Citation Information :
Mukherjee S, Sasmal S, Mandal PK. Klippel–Feil Syndrome with Benign Hypermobile Joint Disease in a Young Indian Female: A Rare Case Report. Indian J Phy Med Rehab 2019; 30 (2):49-53.
Klippel–Feil syndrome (KFS) is a congenital segmentation anomaly of cervical vertebra leading to vertebral fusion, often accompanied by other systemic anatomical and functional anomalies. Benign hypermobile joint syndrome (BHJS) is a frequently overlooked cause of chronic musculoskeletal pain. Early identification and management of both conditions are essential to prevent long-term damage and suffering due to chronic pain and impaired activities of daily living (ADLs). The authors present this rare case report of KFS with BHJS in a young Indian female.
Mulvey MR, Macfarlane GJ, Beasley M, et al. Modest association of joint hypermobility with disabling and limiting musculoskeletal pain: results from a large-scale general population-based survey. Arthritis Care Res (Hoboken) 2013;65(8):1325–1333. DOI: 10.1002/acr.21979.
Grahame R. The revised (brighton 1998) criteria for the diagnosis of benign joint hypermobility syndrome (BJHS). J Rheumatol 2000;27:1777–1779.
Rimoin DL, Connor JM, Pyeritz RE. Emery and Rimoin's principles and practice of medical genetics, 3rd ed., New York: Churchill Livingstone; 1996.
Guille JT, Miller A, Bowen JR, et al. The natural history of Klippel-Feil syndrome: clinical, roentgenographic, and magnetic resonance imaging findings at adulthood. J Pediatr Orthop 1995;15(5):617–626. DOI: 10.1097/01241398-199509000-00014.
Samartzis D, Herman J, Lubicky JP, et al. Classification of congenitally fused cervical patterns in Klippel-Feil patients: epidemiology and role in the development of cervical spine-related symptoms. Spine 2006;31(21):E798–E804. DOI: 10.1097/01.brs.0000239222.36505.46.
Laker SR, Concannon LG. Radiologic evaluation of the neck: a review of radiography, ultrasonography, computed tomography, magnetic resonance imaging, and other imaging modalities for neck pain. Physical Medicine and Rehabilitation Clinics 2011;22(3):411–428. DOI: 10.1016/j.pmr.2011.03.010.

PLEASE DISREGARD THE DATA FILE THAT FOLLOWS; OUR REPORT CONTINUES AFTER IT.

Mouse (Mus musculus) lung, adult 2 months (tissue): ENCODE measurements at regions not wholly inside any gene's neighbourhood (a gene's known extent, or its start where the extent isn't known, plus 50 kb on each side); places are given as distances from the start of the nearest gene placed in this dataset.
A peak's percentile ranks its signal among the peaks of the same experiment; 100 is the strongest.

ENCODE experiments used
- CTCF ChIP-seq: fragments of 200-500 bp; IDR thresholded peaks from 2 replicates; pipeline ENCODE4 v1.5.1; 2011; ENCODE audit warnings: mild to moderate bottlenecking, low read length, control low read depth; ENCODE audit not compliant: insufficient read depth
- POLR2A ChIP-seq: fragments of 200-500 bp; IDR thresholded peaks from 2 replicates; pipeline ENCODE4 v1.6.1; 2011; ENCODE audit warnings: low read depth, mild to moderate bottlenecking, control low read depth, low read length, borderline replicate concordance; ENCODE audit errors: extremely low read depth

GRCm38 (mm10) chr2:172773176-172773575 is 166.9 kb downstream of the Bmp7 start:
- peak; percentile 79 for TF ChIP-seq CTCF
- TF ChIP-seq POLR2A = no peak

Ulmer JL, Elster AD, Ginsberg LE. Klippel-Feil syndrome: CT and MR of acquired and congenital abnormalities of cervical spine and cord. J Comput Assist Tomogr 1993;17(2):215–224. DOI: 10.1097/00004728-199303000-00010.
Theiss SM, Smith MD, Winter RB. The long-term follow-up of patients with Klippel-Feil syndrome and congenital scoliosis. Spine 1997;22(11):1219–1222. DOI: 10.1097/00007632-199706010-00009.
Camerota F, Galli M, Cimolin V, et al. The effects of neuromuscular taping on gait walking strategy in a patient with joint hypermobility syndrome/ehlers–danlos syndrome hypermobility type. Ther Adv Musculoskelet Dis 2015;7(1):3–10. DOI: 10.1177/1759720X14564561.
McCormack M, Briggs J, Hakim A, et al. Joint laxity and the benign joint hypermobility syndrome in student and professional ballet dancers. J Rheumatol 2004;31(1):173–178.
Castori M, Morlino S, Pascolini G, et al. Gastrointestinal and nutritional issues in joint hypermobility syndrome/Ehlers–danlos syndrome, hypermobility type. Am J Med Genet C Semin Med Genet 2015;169(1):54–75. DOI: 10.1002/ajmg.c.31431.